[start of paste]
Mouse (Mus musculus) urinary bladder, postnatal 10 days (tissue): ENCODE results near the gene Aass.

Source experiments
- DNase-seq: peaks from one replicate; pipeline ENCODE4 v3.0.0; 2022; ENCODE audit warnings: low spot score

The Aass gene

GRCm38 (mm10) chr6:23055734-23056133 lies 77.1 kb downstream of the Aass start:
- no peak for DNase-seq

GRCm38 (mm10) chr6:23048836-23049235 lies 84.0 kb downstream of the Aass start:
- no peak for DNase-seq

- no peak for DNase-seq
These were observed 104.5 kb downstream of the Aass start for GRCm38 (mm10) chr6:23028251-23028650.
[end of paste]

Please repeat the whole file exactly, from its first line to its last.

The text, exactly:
Mouse (Mus musculus) urinary bladder, postnatal 10 days (tissue): ENCODE results near the gene Aass.

Source experiments
- DNase-seq: peaks from one replicate; pipeline ENCODE4 v3.0.0; 2022; ENCODE audit warnings: low spot score

The Aass gene

GRCm38 (mm10) chr6:23055734-23056133 lies 77.1 kb downstream of the Aass start:
- no peak for DNase-seq

GRCm38 (mm10) chr6:23048836-23049235 lies 84.0 kb downstream of the Aass start:
- no peak for DNase-seq

- no peak for DNase-seq
These were observed 104.5 kb downstream of the Aass start for GRCm38 (mm10) chr6:23028251-23028650.